11. I have owned and driven a 40 foot Monaco motor-coach all over this country for the past 18 years. Many of those years I towed a 30 foot cargo trailer behind me. I have gotten myself into some pretty tight situations at times but the best thing is to NOT panic. Things I have learned is to always look for adequate ingress and egress locations before deciding to just head on into where you plan to go. I use Google Satellite Maps a LOT to preview locations. Plus three left hand turns can equal one difficult right hand turn, When in doubt don’t do it. I did get myself into a situation due to my GPS mapping having the wrong coordinates. It was a Cul-de-Sac but with the help of some local people I was able to pull into one driveway far enough to allow me to back up into an opposing driveway so I could turnaround and head back out. I am now moving up to a 42 foot Monaco coach with a tag axle. A little more extra comfort plus a more stable ride with the tag axle. Also, a two stage engine brake

  12. I drive a 40′ pusher, going on 12 years. I find when passing through larger urban areas where there are many freeway entrance ramps, I prefer the left or middle lane to avoid having to slow down or change lanes for merging traffic. When in a rural area the right lane works.

  13. I am at a loss on the tape part on the right hand side windshield just where is the placement of it. We have a new to us 35 foot class A hope I have asked this in the way thanks Ronnie

    • Ronnie:
      When you have the rig safely stopped in a parking lot, with the right side of the rig lined up close to a stripe in the parking lot. With the driver at the wheel, look out the windshield and see where the white line outside the rig lines up on the lower right portion of the windshield. Now the assistant puts a piece of tape on the windshield. When out on the road, if you find your tape mark while driving, it’ll give you a good idea of where your rig’s right side is, relative to the roadway.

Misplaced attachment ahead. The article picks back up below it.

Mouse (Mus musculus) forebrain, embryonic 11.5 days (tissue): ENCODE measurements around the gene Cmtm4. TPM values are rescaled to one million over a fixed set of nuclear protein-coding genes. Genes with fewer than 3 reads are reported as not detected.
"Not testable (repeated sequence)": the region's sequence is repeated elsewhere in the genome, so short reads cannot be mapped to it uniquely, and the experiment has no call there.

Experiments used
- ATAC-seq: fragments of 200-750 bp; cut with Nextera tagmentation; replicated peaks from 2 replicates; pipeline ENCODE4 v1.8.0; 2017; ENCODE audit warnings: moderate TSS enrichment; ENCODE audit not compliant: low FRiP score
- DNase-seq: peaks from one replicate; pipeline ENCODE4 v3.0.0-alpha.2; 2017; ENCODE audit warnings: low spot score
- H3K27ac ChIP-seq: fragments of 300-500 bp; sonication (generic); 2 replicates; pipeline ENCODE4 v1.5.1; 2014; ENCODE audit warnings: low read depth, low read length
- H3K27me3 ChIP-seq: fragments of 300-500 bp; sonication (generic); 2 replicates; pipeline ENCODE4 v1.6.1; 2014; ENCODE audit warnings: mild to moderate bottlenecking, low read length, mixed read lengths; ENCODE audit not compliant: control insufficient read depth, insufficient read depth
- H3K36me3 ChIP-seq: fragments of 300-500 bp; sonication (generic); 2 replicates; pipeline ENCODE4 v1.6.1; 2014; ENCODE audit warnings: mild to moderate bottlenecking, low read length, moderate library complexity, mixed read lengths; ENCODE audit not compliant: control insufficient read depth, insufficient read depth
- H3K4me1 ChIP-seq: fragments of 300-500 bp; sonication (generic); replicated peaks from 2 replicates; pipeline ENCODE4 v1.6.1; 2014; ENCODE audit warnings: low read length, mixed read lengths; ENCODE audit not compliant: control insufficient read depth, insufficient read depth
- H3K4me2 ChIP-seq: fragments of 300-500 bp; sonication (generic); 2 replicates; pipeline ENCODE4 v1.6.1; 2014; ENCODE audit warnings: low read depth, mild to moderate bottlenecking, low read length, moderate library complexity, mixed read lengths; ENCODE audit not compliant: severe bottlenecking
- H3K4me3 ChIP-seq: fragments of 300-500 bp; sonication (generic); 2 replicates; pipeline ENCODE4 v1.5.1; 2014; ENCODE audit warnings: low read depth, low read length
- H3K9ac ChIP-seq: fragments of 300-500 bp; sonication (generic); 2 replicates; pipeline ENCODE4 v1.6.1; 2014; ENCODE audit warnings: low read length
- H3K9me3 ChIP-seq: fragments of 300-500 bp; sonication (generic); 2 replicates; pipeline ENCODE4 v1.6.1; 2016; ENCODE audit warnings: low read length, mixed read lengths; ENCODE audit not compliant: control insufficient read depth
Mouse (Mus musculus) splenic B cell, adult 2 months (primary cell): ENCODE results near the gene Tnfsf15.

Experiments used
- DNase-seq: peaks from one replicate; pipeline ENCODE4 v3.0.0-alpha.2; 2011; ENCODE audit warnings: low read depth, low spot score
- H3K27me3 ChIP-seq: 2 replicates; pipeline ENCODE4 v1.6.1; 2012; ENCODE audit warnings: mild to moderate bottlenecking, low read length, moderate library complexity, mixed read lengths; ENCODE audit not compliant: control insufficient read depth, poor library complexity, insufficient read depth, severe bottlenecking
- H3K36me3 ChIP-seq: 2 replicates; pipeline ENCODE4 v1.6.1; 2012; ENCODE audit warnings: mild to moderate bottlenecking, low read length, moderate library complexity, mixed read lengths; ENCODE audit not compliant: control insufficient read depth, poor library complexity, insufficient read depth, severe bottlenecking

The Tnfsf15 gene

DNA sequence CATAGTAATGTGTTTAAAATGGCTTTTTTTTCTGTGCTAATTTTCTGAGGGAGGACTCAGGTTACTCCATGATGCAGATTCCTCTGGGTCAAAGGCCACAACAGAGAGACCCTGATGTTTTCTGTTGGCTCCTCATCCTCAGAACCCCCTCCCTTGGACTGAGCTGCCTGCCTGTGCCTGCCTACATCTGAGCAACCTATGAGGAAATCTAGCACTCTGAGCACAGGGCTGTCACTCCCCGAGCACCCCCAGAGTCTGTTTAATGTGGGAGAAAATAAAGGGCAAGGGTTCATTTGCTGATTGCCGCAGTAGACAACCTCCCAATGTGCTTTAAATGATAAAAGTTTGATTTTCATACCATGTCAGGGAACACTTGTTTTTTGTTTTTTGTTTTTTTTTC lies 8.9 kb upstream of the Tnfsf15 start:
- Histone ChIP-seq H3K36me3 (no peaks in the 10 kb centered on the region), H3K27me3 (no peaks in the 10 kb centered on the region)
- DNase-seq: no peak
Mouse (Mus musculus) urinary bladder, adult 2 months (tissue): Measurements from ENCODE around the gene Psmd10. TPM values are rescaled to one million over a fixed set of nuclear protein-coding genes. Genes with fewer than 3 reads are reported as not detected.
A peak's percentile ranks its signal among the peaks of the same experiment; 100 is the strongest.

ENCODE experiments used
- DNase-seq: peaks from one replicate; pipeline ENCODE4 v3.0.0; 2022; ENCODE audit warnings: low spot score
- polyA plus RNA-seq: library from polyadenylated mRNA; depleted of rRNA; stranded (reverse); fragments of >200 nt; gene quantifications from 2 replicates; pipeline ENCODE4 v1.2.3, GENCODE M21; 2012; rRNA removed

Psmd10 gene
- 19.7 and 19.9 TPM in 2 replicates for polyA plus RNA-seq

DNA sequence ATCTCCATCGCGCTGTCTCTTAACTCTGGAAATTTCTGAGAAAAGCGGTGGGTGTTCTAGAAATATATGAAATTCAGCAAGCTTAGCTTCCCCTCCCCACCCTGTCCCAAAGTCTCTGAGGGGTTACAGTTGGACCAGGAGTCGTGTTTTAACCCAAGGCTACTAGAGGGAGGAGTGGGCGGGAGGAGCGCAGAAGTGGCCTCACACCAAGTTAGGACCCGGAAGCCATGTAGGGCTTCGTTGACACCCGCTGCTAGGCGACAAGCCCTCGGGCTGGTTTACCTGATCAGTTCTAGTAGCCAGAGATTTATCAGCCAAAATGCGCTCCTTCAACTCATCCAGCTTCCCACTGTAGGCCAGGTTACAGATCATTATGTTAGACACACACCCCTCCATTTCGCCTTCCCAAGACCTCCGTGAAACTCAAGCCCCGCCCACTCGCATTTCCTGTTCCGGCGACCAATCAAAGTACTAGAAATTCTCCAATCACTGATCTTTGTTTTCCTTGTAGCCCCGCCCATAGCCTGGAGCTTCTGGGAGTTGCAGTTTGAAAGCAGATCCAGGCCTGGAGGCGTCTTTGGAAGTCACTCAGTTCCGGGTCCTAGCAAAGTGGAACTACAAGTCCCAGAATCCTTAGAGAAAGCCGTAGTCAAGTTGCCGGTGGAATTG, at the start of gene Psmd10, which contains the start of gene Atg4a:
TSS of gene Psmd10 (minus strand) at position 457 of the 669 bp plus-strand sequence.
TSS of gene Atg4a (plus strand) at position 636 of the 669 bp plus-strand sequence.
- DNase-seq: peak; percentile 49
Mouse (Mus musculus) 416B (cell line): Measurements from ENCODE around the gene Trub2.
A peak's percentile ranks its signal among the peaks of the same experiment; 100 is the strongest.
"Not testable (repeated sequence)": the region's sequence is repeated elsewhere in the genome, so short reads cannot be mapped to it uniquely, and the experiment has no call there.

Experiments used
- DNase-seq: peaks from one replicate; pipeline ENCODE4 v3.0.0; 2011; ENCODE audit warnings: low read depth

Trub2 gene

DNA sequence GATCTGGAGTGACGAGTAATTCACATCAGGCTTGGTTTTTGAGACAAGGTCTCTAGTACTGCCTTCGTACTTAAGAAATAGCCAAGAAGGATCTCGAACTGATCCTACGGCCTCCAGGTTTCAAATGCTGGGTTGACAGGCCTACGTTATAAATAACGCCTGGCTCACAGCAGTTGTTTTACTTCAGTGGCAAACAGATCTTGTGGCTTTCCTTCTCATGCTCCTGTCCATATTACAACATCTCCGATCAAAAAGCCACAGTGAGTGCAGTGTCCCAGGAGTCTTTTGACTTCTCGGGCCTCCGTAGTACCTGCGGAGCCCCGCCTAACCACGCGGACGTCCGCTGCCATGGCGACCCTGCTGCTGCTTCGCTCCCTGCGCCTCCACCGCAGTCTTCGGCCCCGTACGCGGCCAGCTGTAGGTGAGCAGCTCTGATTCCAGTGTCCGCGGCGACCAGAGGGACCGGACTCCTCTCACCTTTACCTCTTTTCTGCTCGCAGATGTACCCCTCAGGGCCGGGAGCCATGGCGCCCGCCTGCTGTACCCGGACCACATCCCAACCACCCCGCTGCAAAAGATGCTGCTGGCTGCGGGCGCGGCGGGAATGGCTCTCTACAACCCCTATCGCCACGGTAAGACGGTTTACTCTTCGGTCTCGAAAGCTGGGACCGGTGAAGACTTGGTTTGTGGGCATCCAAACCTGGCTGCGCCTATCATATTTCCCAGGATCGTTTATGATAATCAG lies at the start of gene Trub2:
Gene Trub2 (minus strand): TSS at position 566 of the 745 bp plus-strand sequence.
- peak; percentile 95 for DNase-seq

14. My wife and I did a lot of research before getting our first RV. It was a Jayco 29MV Class C motorhome. We loved that the closed up space was still large and could accommodate our dog. Our first trip was a success, but left us wanting for more. When we got back home we traded it in for a Jayco Class A Precept motorhome. The test drive was revealing. The Class A was built on a larger platform and the whole unit felt much more solid and stable. It was also easier to drive down the highway as the Class C had a tendency to wander in the lane but the Class A did not. I hope this helps if you are trying to decide between the two.

  15. I agree. The $500 each that my wife and I spent at a driving school was invaluable before we headed out on the road to live full time in our 41′ Class A diesel pusher. They tailored the course for what was relevant to us and got us ready to pass the Province of Ontario written and practical driving tests that we needed for our size of rig. They even did all the practical driving hours in our own rig. It gave us the confidence we needed to be relaxed out on the road.

  16. As someone who is training to drive tractor trailers
    And owns a 26′ 5th wheel. (Which is considered a small RV) its somewhat crazy to let someone just
    Hop into a 40′ bus and drive. A week long course minimum should be part of the sales process IMHO.